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[′är·pə‚net] Advanced Research Projects Agency Network
McGraw-Hill Dictionary of Scientific & Technical Terms, 6E, Copyright © 2003 by The McGraw-Hill Companies, Inc.


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(Advanced Research Projects Agency NETwork) The research network funded by the U.S. Advanced Research Projects Agency (ARPA) that was the precursor to the Internet. The project was conceived in 1966 by ARPA employee Robert Taylor, who wanted to share information among researchers at major universities.

The software was developed by Bolt, Beranek and Newman (BBN), and Honeywell 516 minicomputers were the first hardware used as packet switches. ARPAnet was launched in 1969 at two University of California campuses, the Stanford Research Institute and the University of Utah.

In late 1972, the ARPAnet was demonstrated at the International Conference on Computers in Washington, DC. This was the first public demonstration of packet switching.

TCP/IP Was Added
Over the next decade, ARPAnet spawned other networks, and in 1983 with more than 300 computers connected, its protocols were changed to TCP/IP. In that same year, the unclassified military MILNET network was split off from ARPAnet.

It Became the Internet
As TCP/IP and gateway technologies matured, more disparate networks were connected, and the ARPAnet became known as "the Internet" and "the Net." Starting in 1987, the National Science Foundation began developing a high-speed backbone between its supercomputer centers. Intermediate networks of regional ARPAnet sites were formed to hook into the backbone, and commercial as well as non-profit network service providers were formed to handle the operations. Over time, other federal agencies and organizations formed backbones that linked in.

The Big Shift
In 1995, commercial Internet service providers took control of the major backbones, and the Internet grew exponentially. See Internet and packet switching.

Humble Beginnings
Scrawled on this paper in 1969 were the first four nodes of the ARPANET. Little did they realize these four nodes would grow to millions. (Image courtesy of The Computer History Museum,
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References in periodicals archive ?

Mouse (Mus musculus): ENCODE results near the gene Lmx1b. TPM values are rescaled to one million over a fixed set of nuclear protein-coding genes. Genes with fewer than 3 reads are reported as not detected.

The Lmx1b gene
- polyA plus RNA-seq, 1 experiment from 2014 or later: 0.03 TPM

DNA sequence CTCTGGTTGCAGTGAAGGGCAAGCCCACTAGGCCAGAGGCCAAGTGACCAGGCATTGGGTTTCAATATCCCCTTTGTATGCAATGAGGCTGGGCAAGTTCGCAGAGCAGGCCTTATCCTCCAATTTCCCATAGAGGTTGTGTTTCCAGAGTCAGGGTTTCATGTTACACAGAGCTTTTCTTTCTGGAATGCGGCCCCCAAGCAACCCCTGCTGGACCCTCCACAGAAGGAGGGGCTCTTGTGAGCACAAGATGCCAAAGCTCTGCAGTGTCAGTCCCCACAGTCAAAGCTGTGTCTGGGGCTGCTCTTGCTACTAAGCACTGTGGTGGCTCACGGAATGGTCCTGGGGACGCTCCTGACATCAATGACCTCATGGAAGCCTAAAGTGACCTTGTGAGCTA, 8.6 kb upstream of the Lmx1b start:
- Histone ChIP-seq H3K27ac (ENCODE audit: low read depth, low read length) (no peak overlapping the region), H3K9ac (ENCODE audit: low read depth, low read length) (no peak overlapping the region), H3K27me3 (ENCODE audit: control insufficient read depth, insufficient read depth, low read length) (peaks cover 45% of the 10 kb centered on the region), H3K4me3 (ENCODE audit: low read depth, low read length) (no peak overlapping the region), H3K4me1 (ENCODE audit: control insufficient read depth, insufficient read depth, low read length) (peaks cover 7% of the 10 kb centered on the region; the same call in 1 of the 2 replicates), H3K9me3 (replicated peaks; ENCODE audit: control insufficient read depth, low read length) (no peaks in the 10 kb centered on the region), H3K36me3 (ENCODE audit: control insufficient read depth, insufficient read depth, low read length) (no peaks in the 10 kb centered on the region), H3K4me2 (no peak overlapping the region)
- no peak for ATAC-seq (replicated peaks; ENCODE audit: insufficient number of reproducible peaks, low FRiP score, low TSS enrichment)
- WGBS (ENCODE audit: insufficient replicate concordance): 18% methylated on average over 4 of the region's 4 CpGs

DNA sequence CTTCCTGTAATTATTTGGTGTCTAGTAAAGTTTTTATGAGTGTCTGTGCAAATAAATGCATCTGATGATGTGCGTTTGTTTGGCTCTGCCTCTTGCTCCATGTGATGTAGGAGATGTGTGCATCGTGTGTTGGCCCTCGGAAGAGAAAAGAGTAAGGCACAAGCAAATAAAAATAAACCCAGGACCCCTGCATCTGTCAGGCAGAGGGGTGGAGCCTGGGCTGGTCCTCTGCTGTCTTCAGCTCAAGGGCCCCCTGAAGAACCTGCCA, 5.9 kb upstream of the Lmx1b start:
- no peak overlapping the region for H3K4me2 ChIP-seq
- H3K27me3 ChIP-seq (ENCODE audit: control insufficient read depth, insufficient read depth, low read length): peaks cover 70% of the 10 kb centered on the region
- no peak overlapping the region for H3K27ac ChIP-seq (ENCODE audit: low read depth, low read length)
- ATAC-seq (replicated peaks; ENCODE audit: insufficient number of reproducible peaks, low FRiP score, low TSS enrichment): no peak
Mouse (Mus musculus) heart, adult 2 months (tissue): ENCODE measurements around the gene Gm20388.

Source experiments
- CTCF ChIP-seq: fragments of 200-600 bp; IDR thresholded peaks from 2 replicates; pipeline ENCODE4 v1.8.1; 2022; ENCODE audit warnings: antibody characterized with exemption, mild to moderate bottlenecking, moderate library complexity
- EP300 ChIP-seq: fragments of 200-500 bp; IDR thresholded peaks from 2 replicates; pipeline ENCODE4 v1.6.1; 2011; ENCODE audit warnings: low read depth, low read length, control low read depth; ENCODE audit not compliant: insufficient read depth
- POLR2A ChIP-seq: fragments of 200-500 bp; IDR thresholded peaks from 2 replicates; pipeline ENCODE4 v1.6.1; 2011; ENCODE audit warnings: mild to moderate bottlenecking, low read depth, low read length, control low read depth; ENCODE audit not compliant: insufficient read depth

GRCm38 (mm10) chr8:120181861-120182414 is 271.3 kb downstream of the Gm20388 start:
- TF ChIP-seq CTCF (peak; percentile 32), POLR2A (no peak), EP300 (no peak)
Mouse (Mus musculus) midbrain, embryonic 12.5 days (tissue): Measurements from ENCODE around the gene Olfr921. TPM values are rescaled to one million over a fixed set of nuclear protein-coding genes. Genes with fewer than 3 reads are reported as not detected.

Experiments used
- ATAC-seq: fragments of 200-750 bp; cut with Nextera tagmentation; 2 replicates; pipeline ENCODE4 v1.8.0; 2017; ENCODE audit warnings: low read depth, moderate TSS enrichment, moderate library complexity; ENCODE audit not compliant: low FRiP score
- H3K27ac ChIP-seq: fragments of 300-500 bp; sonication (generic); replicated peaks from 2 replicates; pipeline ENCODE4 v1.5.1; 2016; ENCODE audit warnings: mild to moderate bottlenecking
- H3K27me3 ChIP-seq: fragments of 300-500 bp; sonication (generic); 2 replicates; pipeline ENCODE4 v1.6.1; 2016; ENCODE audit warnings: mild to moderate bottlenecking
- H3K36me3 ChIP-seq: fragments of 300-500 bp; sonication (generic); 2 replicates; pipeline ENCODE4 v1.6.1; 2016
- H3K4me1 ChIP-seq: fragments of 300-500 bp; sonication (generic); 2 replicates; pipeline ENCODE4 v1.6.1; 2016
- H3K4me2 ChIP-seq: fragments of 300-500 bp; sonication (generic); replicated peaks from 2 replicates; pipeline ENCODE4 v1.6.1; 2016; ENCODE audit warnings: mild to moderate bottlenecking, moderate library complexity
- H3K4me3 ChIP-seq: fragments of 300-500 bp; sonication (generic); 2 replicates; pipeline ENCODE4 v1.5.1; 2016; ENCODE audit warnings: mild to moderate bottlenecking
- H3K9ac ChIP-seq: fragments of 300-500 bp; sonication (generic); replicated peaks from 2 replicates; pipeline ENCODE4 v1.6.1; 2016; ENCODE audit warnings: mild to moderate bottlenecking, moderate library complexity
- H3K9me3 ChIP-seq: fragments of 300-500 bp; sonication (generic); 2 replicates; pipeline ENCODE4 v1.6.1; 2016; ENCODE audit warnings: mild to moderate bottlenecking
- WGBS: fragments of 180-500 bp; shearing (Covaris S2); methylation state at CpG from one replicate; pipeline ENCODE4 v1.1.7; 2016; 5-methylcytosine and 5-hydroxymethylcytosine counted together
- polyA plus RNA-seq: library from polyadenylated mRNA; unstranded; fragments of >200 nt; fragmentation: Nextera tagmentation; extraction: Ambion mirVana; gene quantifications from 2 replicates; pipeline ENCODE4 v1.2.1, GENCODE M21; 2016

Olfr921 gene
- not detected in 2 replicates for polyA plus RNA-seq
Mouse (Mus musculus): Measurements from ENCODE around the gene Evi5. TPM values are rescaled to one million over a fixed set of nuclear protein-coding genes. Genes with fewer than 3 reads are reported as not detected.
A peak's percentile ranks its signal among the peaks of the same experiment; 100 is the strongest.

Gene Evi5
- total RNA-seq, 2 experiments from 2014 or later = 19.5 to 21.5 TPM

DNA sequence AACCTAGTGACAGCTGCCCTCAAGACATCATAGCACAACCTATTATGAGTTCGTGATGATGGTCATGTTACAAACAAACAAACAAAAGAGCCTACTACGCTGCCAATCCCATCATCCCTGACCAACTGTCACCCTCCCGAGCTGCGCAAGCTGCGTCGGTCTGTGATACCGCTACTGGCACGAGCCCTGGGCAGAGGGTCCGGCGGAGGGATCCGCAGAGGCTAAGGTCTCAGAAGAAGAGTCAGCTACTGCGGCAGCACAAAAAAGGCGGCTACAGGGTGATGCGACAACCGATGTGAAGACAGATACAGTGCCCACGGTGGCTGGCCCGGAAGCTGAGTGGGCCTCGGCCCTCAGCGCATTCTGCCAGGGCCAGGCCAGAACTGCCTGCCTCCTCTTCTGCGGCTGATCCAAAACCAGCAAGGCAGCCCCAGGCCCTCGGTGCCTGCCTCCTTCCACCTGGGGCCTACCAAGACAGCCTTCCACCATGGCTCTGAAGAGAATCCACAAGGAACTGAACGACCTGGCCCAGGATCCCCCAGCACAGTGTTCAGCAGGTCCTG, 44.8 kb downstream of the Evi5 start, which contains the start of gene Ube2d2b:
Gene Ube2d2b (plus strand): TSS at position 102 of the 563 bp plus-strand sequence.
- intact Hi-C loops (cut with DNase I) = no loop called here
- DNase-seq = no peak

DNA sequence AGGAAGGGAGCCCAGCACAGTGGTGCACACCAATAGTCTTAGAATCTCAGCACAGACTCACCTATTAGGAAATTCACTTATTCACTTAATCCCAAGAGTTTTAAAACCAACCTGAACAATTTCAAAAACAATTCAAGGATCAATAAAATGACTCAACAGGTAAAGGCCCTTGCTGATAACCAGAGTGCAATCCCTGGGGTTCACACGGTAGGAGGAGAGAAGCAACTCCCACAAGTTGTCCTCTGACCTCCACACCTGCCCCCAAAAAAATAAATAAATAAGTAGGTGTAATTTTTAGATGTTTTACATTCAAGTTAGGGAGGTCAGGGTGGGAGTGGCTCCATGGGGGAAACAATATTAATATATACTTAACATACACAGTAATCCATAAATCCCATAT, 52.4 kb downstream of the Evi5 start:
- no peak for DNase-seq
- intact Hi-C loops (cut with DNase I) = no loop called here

What is perhaps most striking is that although the ARPANET's protocol architects embraced layering as a fundamental principle from the very beginning, the design they ultimately adopted did not adhere to any preconceived notion about how functions should be divided among the different layers.
Since that historic ARPANET event 40 years ago, SRI has continued to play a significant role in the evolution of computing, the Internet, and communications, including participating in the first use of the new internetworking protocol across three separate networks in 1977 and managing the Network Information Center, or NIC, for more than two decades.
Before 1973 the Arpanet, funded by the US government's Advanced Research Projects Agency, was an entirely US phenomenon and, at that time, had 20 nodes.
Sending and receiving messages via the ARPANET became possible and E-Mail as we know it was born along with the by-now universal @ symbol in addresses.
From ARPANET came technologies, protocols, and documentation standards used in the present Internet:
While all that was merrily bubbling away, more and more people in the know were demanding to be allowed to use a government funded system known variously as ARPANET, the Defense Data Network and, finally, the Internet.
From its roots as an acoustical design consulting firm, to the implementation and operation of the ARPANET - the forerunner of today's Internet - to the development of the first network email, which established the @ sign as an icon for the digital age, BBN Technologies provides the same technical expertise and innovation to both government and commercial customers today.
These projects led to an early computer network, called ARPANET, which morphed into the Internet when a military subnet split off from the more academic ARPANET in the early 1980s.
universities were hooked up in the first network, which was called ARPANET. Scientists built ARPANET with the intention of creating a network that would still be able to function efficiently if part of the network was damaged.
Little did they know back in 1967, when the Internet began as Arpanet, that transmitting information electronically would not only be popular, but would become the norm.